It is easy to expose the weak underbelly of the “animal rights” idea. After all, the conception of “rights” is uniquely human, and so depends on humans to conceive of and apply to animals. It means that without humans, animals can have no rights, and so are subordinated to humans, having only the animal rights granted them by their human benefactors according to human interests and human concerns for self-preservation, enjoyment, etc. Ironically, the concept of “animal rights” accomplishes the opposite of what its advocates seem to be seeking. Rather than showing the innate value to ecology, it subordinates ecology (perhaps wholly) to man’s values and choices – ultimately to human utility.
It is then also ironic and certainly disconcerting that so many who assert a “fundamental right to life” for veal – unborn cattle, reject any fundamental right to life for humans who have not yet emerged from their mothers’ wombs. The inconsistency begs the question: What is the source of rights? The tendency here is that rights derive from power, or might makes right. Some discerning animal rights activists note that from power comes responsibility, but this leaves the question unasked: Why does power demand responsibility rather than simple utilitarianism? From what ultimate power and benevolence does the principle derive?
One answer to this question has been the “Gaia” deity (Mother Earth) theology which (without going into the mythological and purely religious details) asserts that great damage has been done to the terran ecology by man. The earth is somehow suffering, as a result of man, from futility, and is somehow returning the favor. This is an easy theology to adopt when it compliments the widespread faith of nihilism – belief in the futility of absolutely everything. It begs the question though: What are intelligence and volition, and how are they measured? Cause and effect are one thing, but a soul is another. Deifying the earth that one holds as ultimate value is essentially totemism; that’s fine, but it is a far cry from a genuine answer. If, as pantheism suggests, it is creation that is divine, why the persistent futility? The question becomes also: what is divinity? The Gaia myth also, however, identifies key human concerns which it may be possible to address in other if similar terms.
Debunking “animal rights” and “Gaia” arguments has two pitfalls: 1) that of a merely reactionary mentality – casual about suffering and uncompassionate, 2) that of rejecting the arguments without getting at the basic problems being identified, however not solved, by these ideologies. Set over against the “animal rights” and “Gaia” thinking is the most powerful force in Western thought, Latin and Protestant Christianity.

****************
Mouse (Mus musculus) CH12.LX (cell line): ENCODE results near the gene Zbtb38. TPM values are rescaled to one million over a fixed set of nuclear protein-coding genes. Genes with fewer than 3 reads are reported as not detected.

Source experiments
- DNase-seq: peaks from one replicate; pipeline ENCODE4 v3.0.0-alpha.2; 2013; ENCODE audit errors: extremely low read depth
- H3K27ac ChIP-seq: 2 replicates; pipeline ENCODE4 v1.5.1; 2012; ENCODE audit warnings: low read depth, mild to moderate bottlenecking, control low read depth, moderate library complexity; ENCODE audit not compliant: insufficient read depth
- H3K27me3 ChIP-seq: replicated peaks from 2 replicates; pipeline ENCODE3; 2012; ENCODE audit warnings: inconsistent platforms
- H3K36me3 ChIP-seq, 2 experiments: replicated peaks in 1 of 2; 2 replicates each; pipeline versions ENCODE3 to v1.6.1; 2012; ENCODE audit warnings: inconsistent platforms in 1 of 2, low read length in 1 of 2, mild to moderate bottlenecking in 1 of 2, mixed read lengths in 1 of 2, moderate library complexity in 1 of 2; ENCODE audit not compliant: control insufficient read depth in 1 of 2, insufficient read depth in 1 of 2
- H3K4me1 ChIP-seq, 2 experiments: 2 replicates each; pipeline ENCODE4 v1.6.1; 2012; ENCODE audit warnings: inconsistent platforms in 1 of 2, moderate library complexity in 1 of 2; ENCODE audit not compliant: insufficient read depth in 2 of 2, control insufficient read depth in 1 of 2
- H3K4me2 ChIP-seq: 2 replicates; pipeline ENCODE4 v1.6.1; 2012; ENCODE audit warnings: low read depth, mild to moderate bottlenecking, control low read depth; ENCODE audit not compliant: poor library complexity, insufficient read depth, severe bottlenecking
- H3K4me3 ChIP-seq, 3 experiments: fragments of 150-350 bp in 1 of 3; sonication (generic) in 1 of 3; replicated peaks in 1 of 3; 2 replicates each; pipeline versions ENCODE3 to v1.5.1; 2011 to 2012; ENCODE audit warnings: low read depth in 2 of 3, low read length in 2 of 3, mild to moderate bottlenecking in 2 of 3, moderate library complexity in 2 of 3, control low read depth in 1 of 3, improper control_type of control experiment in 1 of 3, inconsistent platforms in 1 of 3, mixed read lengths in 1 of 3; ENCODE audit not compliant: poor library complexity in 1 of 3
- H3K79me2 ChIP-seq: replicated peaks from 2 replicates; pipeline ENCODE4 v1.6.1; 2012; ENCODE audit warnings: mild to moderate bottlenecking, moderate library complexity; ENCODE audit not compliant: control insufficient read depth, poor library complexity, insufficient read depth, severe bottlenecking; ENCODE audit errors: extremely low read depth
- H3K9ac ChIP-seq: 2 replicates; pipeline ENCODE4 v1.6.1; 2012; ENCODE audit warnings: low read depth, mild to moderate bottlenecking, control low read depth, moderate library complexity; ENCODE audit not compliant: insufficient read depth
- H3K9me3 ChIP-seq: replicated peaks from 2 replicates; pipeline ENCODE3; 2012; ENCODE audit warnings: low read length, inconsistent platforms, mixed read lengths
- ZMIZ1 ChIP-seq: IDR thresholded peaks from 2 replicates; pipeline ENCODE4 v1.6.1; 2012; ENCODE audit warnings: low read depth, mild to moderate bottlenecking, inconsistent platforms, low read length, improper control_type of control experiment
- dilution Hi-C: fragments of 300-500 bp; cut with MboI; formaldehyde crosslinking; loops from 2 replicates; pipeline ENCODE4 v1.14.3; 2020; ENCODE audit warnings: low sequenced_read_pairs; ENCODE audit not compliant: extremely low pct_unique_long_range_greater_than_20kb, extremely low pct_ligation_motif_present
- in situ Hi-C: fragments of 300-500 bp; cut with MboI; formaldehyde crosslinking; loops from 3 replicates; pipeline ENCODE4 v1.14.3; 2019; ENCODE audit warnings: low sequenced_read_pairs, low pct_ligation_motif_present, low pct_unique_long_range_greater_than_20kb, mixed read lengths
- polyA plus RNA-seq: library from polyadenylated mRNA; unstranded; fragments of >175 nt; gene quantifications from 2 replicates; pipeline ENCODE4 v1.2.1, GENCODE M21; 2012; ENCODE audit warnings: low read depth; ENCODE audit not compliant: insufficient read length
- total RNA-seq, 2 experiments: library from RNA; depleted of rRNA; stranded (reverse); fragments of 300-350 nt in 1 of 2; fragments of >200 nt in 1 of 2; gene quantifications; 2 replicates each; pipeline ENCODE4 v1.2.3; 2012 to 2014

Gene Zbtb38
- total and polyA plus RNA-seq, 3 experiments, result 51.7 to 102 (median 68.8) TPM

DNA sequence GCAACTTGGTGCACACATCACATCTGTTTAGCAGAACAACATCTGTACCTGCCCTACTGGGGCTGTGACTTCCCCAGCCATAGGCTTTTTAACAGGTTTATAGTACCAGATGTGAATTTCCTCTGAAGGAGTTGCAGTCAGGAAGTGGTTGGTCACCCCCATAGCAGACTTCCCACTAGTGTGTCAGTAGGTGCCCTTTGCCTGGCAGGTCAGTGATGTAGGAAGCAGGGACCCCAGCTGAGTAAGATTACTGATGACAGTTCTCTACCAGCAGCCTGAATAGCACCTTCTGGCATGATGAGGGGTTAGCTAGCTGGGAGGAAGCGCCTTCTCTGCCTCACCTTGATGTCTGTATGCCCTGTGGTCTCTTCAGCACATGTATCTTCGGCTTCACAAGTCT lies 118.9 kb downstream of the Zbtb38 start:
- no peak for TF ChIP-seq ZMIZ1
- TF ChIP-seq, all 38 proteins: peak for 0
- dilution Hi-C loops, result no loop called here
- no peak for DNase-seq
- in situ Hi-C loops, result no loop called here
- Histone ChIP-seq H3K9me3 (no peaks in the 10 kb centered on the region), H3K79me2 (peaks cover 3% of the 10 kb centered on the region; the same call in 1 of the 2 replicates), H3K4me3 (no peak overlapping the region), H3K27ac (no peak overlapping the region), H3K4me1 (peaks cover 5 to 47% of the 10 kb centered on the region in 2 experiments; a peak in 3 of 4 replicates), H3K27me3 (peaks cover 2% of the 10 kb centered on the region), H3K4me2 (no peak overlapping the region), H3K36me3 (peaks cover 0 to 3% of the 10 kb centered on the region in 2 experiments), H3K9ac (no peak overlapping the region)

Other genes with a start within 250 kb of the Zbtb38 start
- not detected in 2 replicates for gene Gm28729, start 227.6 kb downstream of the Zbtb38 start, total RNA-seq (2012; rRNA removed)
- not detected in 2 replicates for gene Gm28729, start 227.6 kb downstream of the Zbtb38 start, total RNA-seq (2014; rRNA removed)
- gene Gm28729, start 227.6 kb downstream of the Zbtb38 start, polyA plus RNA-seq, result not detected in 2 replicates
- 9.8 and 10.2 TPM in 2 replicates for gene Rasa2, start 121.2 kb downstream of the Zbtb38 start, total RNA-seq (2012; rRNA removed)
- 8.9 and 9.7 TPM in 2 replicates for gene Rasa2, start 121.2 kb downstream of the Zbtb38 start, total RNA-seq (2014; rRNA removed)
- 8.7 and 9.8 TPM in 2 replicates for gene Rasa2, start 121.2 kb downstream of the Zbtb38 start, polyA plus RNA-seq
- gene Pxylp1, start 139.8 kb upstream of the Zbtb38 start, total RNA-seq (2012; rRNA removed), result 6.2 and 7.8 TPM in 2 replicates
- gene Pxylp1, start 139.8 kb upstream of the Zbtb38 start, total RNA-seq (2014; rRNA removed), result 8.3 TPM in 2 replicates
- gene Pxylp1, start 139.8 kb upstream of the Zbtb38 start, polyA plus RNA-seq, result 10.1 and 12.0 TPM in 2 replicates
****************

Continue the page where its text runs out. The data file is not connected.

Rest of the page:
So often there has been a failure on the part of this force to at once adequately explore the identity of man with the rest of nature, to posit an adequate basis for the unity of all of creation, and to preserve the unique identity of man with God, man’s singularity among creations in the image and potential likeness of the Creator. This dilemma, as Christian thinker Francis Schaeffer correctly observed, has led to a concentration on the identity of man and God at the expense of the rest of creation, and so to a theoretical ethical vacuum which must necessarily be filled with the ideas of Christianity’s nemesis, Monism and its practical expression in Gnostic Paganism, even if those ideas are not only inadequate but carry attendant faults every bit as dangerous as the Western Christian ideas have proved destructive. Certainly the risk of greater inhumanity results from the blurring of the distinction between man and animal and the alienation of man from the moral perfection of the Creator.
It is possible, also that the best formulation of a morality of ecology is found not in a dialectical oppsosition to the Christian tradition, but rather within it. Eastern Orthodoxy argues that the Incarnation accomplished not only the deification of man, but the deification of ecology as well.